Recently, NAVEX hosted the webinar, “ESG Standards: The Road Ahead”, where ESG experts discussed what organizations should prepare for when standardized disclosure takes effect. This post is the first installment dedicated to answering your questions from the session.
Can you highlight some of the differences between private/public companies – do private companies have a temporary shield/longer runway to prepare or not anymore?
Rules from regulating bodies such as the US SEC and EFRAG apply to public companies. However, we hear from our customers and audience members that work at privately held companies that they are also being asked to provide data on ESG performance. This is typically from private investors, or if the company is a B2B supplier whose customers are asking for ESG information.
Interesting you say compliance should be responsible for sustainability – are you talking about the report or the strategy?
Depending on the size and characteristics of the given company, responsibility for ESG varies. Many larger companies will appoint a senior sustainability leader or chief sustainability officer to oversee sustainability strategies (net zero commitments, circular economy etc.). However, for smaller, less mature companies who are just getting started with ESG, we see legal and compliance – or in some cases hybrid ESG/Compliance roles being tasked with implementing a holistic E, S, and G risk management and reporting strategy. In fact, 89% of recent compliance professionals surveyed by NAVEX say that they now include ESG reporting as a part of their compliance program.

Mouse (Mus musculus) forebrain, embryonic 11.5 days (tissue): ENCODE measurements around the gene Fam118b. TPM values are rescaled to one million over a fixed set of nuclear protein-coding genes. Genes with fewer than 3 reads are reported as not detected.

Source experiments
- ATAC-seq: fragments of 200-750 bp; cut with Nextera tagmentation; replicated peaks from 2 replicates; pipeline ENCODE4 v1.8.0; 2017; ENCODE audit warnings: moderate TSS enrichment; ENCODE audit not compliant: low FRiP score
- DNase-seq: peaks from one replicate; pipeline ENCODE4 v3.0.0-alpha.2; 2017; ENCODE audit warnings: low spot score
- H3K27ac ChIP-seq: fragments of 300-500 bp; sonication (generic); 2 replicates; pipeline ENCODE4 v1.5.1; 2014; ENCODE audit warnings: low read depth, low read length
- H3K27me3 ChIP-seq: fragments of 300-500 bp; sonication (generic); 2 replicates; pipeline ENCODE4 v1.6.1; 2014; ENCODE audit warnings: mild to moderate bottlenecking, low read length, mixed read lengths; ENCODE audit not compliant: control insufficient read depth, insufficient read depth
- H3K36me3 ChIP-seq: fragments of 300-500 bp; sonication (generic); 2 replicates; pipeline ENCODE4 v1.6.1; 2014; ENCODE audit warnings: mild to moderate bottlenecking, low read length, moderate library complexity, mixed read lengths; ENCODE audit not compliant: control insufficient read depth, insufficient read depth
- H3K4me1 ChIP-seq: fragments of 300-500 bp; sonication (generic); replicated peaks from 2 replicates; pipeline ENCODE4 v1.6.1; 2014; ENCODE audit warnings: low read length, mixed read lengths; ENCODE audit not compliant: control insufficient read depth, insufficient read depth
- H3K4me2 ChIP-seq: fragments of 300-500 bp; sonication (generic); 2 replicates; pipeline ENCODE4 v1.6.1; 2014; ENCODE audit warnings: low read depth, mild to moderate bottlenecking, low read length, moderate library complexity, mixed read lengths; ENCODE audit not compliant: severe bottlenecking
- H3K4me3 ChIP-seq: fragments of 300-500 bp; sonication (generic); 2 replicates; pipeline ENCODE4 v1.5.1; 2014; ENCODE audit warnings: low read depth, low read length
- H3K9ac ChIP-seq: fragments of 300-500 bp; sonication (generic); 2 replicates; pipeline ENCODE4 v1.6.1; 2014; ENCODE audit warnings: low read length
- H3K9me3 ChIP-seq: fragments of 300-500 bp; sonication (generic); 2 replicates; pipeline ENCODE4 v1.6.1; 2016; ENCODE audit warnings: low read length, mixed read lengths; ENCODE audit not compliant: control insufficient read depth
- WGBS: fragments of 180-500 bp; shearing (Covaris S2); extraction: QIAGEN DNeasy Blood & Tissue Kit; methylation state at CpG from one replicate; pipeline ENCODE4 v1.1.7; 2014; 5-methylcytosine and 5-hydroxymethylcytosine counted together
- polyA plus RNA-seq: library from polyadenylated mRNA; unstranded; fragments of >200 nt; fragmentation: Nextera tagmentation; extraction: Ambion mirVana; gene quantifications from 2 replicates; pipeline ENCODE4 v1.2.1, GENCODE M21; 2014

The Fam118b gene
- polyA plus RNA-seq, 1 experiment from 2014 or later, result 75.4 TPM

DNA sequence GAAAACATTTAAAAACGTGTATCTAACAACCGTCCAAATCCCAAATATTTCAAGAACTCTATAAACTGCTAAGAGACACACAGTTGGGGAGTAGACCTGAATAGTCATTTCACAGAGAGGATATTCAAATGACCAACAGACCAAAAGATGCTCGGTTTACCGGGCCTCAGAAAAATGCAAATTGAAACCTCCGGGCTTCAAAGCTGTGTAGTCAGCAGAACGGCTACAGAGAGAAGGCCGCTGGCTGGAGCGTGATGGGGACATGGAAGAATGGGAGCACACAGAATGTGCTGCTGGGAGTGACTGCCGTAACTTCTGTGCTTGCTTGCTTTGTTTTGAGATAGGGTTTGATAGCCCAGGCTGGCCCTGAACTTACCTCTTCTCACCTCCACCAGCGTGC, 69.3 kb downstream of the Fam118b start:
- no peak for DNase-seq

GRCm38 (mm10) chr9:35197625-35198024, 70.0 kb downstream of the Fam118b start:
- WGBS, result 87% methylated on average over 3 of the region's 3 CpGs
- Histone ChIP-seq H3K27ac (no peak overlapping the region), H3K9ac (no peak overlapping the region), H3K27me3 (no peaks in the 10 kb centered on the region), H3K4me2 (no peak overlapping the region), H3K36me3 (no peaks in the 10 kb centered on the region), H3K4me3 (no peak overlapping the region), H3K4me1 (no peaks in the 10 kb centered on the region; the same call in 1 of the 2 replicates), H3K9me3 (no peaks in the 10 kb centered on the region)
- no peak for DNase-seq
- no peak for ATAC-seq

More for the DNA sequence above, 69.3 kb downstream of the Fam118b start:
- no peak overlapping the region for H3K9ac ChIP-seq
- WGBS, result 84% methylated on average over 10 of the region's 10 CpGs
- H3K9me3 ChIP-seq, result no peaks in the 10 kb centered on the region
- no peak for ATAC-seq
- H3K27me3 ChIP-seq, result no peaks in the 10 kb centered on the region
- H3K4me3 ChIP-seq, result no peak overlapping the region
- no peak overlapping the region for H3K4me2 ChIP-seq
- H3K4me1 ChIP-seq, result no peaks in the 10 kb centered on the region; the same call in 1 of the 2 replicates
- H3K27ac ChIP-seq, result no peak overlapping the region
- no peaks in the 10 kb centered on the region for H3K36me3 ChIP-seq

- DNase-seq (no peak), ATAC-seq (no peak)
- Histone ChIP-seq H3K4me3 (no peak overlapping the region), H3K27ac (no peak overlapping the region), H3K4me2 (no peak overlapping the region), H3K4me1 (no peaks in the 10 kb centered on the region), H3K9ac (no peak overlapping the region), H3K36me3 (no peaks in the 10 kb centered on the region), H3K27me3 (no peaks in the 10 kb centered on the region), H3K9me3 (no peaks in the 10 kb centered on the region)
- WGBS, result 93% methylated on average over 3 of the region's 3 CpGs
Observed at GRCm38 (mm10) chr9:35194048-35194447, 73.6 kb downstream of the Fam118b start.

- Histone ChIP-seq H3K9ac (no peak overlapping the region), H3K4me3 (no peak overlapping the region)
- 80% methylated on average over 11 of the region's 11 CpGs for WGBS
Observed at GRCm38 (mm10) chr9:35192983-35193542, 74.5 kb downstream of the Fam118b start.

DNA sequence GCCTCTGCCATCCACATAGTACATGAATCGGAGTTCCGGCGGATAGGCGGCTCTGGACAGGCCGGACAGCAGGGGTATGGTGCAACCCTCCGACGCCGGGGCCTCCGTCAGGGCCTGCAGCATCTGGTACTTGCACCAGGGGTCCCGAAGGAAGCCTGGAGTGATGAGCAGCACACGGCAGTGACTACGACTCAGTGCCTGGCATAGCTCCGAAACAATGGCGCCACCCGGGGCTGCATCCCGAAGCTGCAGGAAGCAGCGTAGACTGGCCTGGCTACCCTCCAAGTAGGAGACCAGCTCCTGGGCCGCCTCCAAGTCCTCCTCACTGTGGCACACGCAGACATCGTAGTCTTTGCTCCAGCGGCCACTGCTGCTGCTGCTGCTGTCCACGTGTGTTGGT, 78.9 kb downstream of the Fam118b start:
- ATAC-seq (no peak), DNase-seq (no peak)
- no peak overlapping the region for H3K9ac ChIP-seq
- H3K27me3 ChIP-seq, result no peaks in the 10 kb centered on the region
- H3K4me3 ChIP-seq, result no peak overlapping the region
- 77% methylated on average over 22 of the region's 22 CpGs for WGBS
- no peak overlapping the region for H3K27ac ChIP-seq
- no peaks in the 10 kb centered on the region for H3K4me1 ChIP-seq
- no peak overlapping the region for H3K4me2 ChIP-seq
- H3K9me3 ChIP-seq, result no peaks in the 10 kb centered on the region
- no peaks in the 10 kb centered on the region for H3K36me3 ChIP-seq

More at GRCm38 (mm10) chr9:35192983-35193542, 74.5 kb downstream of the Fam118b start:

What types of stakeholders should be included in the materiality assessment? How often should it be conducted?
A materiality assessment considers the perspectives of both internal and external stakeholders. These could include the board of directors, senior management, employees, customers, and investors. The concept of “double materiality” prescribes an assessment that analyzes both financial and non-financial risks. “Dynamic materiality” refers to the fact that material issues will evolve over time and therefore an assessment needs to be re-calibrated or re-conducted to consider the given ESG risks that are currently in the market and regulatory landscape.
What are a few of the best guides for GHG calculations?
The GHG Protocol and the Taskforce for Climate Related Financial Disclosures (TCFD) are great resources for understanding how to account for GHG emissions as well as analyze climate-related risks.
Getting started with ESG can be intimidating for organizations that are still figuring out how to allocate resources and who should lead the efforts. NAVEX is dedicated to providing resources and materials to help organizations get started in their ESG journey.
For a comprehensive guide to getting started, download the Definitive Guide to ESG.
To watch the ESG Standards: The Road Ahead webinar